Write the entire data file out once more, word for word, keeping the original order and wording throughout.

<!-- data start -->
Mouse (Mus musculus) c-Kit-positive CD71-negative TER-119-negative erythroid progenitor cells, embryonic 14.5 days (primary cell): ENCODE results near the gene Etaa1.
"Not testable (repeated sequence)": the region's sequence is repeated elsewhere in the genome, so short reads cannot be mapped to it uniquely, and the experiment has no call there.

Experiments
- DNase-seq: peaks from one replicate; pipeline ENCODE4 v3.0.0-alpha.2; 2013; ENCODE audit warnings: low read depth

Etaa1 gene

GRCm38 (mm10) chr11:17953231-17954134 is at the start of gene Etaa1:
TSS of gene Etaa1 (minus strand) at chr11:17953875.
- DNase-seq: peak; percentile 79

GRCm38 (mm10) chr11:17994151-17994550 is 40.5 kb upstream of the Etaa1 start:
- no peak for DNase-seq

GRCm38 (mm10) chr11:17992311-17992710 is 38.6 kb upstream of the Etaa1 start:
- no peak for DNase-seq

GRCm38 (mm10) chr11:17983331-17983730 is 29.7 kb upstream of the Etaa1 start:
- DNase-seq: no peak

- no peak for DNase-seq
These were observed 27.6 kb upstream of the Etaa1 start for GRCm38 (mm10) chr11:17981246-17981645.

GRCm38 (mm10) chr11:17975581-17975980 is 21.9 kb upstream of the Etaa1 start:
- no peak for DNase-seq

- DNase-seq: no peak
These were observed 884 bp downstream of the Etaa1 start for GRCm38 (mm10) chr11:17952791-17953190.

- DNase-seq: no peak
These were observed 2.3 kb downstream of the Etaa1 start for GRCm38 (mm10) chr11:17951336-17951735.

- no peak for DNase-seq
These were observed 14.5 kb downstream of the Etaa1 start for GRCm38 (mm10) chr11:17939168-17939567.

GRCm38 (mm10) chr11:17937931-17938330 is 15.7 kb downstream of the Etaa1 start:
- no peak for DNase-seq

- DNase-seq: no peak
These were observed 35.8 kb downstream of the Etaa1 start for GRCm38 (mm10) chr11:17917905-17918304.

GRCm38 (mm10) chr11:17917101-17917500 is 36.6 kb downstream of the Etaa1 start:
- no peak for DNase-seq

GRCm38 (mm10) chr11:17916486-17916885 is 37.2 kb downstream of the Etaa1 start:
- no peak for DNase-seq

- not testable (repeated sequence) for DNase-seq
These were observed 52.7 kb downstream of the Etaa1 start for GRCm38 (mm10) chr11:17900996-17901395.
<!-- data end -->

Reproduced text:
Mouse (Mus musculus) c-Kit-positive CD71-negative TER-119-negative erythroid progenitor cells, embryonic 14.5 days (primary cell): ENCODE results near the gene Etaa1.
"Not testable (repeated sequence)": the region's sequence is repeated elsewhere in the genome, so short reads cannot be mapped to it uniquely, and the experiment has no call there.

Experiments
- DNase-seq: peaks from one replicate; pipeline ENCODE4 v3.0.0-alpha.2; 2013; ENCODE audit warnings: low read depth

Etaa1 gene

GRCm38 (mm10) chr11:17953231-17954134 is at the start of gene Etaa1:
TSS of gene Etaa1 (minus strand) at chr11:17953875.
- DNase-seq: peak; percentile 79

GRCm38 (mm10) chr11:17994151-17994550 is 40.5 kb upstream of the Etaa1 start:
- no peak for DNase-seq

GRCm38 (mm10) chr11:17992311-17992710 is 38.6 kb upstream of the Etaa1 start:
- no peak for DNase-seq

GRCm38 (mm10) chr11:17983331-17983730 is 29.7 kb upstream of the Etaa1 start:
- DNase-seq: no peak

- no peak for DNase-seq
These were observed 27.6 kb upstream of the Etaa1 start for GRCm38 (mm10) chr11:17981246-17981645.

GRCm38 (mm10) chr11:17975581-17975980 is 21.9 kb upstream of the Etaa1 start:
- no peak for DNase-seq

- DNase-seq: no peak
These were observed 884 bp downstream of the Etaa1 start for GRCm38 (mm10) chr11:17952791-17953190.

- DNase-seq: no peak
These were observed 2.3 kb downstream of the Etaa1 start for GRCm38 (mm10) chr11:17951336-17951735.

- no peak for DNase-seq
These were observed 14.5 kb downstream of the Etaa1 start for GRCm38 (mm10) chr11:17939168-17939567.

GRCm38 (mm10) chr11:17937931-17938330 is 15.7 kb downstream of the Etaa1 start:
- no peak for DNase-seq

- DNase-seq: no peak
These were observed 35.8 kb downstream of the Etaa1 start for GRCm38 (mm10) chr11:17917905-17918304.

GRCm38 (mm10) chr11:17917101-17917500 is 36.6 kb downstream of the Etaa1 start:
- no peak for DNase-seq

GRCm38 (mm10) chr11:17916486-17916885 is 37.2 kb downstream of the Etaa1 start:
- no peak for DNase-seq

- not testable (repeated sequence) for DNase-seq
These were observed 52.7 kb downstream of the Etaa1 start for GRCm38 (mm10) chr11:17900996-17901395.